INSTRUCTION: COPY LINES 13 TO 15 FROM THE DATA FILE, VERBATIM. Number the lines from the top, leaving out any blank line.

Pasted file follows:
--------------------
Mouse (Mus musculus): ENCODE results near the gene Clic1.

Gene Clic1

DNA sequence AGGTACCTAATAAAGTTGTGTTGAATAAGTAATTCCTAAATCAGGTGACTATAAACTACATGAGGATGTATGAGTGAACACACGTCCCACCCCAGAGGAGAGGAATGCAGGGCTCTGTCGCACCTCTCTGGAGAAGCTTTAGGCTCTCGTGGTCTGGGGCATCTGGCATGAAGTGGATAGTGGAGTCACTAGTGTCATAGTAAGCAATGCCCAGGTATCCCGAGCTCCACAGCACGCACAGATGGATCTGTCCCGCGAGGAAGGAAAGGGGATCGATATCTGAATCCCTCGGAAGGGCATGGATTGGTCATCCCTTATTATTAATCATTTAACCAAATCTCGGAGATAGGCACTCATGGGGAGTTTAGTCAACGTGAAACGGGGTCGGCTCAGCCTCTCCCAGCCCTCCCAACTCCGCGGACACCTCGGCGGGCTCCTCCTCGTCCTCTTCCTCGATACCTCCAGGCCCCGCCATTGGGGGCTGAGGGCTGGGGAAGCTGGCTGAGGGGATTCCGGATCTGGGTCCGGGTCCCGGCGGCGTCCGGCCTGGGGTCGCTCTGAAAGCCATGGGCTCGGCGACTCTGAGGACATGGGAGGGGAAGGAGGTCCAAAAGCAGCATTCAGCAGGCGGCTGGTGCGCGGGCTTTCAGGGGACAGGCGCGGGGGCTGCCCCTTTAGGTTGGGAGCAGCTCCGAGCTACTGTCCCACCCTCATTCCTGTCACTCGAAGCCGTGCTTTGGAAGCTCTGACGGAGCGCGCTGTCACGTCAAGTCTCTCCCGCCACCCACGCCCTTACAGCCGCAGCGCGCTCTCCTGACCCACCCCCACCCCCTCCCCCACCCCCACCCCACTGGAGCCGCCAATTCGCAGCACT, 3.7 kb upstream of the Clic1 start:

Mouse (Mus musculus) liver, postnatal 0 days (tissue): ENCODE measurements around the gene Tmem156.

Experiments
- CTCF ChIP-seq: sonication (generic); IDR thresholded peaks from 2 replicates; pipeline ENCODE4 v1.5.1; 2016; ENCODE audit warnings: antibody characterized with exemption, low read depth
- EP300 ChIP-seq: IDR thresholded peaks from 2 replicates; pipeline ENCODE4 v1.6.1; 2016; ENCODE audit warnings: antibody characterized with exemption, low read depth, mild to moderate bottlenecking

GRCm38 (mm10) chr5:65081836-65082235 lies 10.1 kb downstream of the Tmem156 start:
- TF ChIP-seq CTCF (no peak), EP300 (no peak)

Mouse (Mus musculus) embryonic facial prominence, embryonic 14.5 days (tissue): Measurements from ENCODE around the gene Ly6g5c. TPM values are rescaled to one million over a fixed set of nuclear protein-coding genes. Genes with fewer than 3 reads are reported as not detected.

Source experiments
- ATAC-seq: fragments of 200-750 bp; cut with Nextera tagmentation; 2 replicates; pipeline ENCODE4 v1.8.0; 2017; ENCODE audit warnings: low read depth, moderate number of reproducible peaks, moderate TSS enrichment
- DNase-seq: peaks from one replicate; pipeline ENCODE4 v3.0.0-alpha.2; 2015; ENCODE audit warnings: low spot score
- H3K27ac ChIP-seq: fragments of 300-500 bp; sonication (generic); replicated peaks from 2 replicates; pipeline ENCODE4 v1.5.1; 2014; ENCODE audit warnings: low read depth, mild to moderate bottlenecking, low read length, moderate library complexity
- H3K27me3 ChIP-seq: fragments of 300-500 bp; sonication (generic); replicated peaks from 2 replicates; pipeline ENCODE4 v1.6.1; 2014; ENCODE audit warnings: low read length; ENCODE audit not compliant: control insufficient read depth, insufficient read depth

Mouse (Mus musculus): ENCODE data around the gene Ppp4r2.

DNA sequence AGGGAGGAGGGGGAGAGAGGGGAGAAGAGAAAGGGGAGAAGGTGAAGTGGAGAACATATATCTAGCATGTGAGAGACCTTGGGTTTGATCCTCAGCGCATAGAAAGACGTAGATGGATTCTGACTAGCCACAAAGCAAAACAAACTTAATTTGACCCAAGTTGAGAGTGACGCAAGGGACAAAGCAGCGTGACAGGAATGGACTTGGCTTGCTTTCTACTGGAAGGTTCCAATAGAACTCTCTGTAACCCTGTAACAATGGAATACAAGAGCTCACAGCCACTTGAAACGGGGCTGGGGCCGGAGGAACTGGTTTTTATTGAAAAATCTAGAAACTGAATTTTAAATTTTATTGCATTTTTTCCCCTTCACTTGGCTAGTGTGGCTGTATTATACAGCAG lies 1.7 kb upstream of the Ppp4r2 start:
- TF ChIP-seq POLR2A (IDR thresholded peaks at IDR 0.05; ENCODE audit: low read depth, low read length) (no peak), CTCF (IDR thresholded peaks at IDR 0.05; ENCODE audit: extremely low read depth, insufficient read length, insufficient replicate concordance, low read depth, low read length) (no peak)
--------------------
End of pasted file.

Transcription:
- DNase-seq: peaks from one replicate; pipeline ENCODE4 v3.0.0-alpha.2; 2015; ENCODE audit warnings: low spot score
- H3K27ac ChIP-seq: fragments of 300-500 bp; sonication (generic); replicated peaks from 2 replicates; pipeline ENCODE4 v1.5.1; 2014; ENCODE audit warnings: low read depth, mild to moderate bottlenecking, low read length, moderate library complexity
- H3K27me3 ChIP-seq: fragments of 300-500 bp; sonication (generic); replicated peaks from 2 replicates; pipeline ENCODE4 v1.6.1; 2014; ENCODE audit warnings: low read length; ENCODE audit not compliant: control insufficient read depth, insufficient read depth